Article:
We all know that Einstein came up with the “Theory of Relativity” (easily remembered by school boys as Energy equals milk chocolate squared). Much to his chagrin, the general public thought he had invented relativism. With his genius apparently affirming the idea, relativism permeated popular modern thought. Few people now believe in absolutes. As Paul Johnson puts it, this public misapprehension meant that his theory “formed a knife inadvertently wielded by its author, to help cut society adrift from its traditional moorings in the faith and morals of Judeo-Christian culture” (Modern Times, p.5).


Of course, relativism has as little to do with Einstein’s relativity as it does with Einstein’s relatives. Einstein was talking about “the behaviour of matter at incomprehensible cosmic scales, energies, and speeds that have no direct effect on human life” (Gairdner: The Book of Absolutes, p.18). But “relativity-become-relativism” has poisoned the public mind.

When Einstein spoke of relativity, he meant that all motion must be relative to something: the motion of a train is relative to the ground it is speeding over, and the speed of the conductor walking down the train checking tickets is relative to the train he’s riding. But his scientific theories emerged at a time when the western world was longing for a justification of moral relativism. The public imagination was engaged to the point that, by 1979, Time magazine headlined ‘EVERYTHING IS RELATIVE,’ declaring that “in the cool beautiful language of mathematics, Einstein demonstrated that we live in a world of relative values” (cited by Gairdner, p.85).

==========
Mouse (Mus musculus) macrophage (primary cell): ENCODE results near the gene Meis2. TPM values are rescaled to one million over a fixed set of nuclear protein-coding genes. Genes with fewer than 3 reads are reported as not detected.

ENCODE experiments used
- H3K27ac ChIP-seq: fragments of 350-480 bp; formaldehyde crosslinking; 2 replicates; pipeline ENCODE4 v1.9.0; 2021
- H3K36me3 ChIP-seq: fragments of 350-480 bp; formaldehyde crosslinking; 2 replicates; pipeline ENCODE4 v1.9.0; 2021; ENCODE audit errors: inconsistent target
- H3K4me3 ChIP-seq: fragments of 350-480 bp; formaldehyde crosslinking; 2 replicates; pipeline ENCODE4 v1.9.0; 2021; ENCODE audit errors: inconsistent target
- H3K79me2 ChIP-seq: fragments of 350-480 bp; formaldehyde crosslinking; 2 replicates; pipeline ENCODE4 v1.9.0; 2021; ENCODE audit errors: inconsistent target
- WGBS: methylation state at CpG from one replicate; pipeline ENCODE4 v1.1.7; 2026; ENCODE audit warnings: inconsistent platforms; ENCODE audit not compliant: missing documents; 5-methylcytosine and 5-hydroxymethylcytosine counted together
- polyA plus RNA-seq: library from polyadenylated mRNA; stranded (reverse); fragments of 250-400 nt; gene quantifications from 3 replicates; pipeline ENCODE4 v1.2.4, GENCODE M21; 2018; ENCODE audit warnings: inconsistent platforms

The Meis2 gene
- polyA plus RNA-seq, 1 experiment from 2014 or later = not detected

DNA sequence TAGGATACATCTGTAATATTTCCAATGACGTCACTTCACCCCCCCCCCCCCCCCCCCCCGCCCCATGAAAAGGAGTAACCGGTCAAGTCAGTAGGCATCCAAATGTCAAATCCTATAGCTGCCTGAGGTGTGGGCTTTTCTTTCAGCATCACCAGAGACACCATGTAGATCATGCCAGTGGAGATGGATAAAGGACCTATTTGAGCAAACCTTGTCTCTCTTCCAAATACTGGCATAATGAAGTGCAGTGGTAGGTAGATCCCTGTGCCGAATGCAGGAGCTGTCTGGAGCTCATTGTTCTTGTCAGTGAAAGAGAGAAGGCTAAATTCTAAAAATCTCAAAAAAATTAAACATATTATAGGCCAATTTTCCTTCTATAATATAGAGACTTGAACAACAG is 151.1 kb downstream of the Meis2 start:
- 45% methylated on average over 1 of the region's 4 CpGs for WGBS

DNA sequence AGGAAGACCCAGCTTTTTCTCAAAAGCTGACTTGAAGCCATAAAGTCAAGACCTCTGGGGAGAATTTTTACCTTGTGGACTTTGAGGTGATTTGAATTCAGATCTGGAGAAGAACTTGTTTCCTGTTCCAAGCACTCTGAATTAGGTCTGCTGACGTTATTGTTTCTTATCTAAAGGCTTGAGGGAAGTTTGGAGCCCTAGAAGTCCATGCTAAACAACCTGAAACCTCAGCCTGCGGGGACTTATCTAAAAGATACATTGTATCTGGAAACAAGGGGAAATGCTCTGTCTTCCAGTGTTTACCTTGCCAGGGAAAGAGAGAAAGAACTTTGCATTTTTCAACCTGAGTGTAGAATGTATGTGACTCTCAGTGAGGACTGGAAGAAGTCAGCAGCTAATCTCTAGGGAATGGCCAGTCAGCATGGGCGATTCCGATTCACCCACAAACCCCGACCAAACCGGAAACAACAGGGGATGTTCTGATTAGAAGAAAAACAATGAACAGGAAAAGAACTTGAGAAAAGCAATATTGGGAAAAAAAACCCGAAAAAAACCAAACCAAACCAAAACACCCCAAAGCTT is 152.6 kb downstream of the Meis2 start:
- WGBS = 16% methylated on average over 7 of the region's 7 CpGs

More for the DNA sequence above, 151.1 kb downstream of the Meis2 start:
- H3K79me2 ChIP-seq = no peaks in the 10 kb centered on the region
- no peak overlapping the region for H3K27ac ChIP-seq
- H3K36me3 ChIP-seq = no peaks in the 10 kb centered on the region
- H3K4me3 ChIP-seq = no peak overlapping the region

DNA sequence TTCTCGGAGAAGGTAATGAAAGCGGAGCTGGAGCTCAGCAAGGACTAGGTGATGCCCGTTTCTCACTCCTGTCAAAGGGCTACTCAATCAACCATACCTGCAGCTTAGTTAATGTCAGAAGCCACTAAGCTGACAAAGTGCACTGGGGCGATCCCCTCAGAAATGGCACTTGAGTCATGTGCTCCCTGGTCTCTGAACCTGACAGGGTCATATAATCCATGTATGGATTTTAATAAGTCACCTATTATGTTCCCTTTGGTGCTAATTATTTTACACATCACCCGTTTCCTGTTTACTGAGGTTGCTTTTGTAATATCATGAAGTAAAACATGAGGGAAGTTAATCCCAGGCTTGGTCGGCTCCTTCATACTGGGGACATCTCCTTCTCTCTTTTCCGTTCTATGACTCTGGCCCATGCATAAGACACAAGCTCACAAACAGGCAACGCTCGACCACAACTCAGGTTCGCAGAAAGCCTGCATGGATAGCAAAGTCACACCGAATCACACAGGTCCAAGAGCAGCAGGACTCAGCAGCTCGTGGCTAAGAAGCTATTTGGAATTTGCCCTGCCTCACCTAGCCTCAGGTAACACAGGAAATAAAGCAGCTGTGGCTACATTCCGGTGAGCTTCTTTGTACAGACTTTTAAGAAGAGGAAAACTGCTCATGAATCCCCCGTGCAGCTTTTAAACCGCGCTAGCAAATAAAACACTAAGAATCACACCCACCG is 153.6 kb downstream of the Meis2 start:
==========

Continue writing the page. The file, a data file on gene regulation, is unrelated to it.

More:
If indeed “everything is relative”, then nothing is objectively true or right. It may be true for you, but it’s not true for me. What’s right for you may not be right for me. It’s all relative to a personal perspective (or perhaps to a cultural perspective, such as a Chinese penchant for eating dog meat or a western distaste of such a dish).

But, as Einstein really did say, “Two things are infinite: the universe and human stupidity; and I’m not sure about the universe.” In coming blogs we will look at some of William Gairdner’s objections to the absurdity of relativism.

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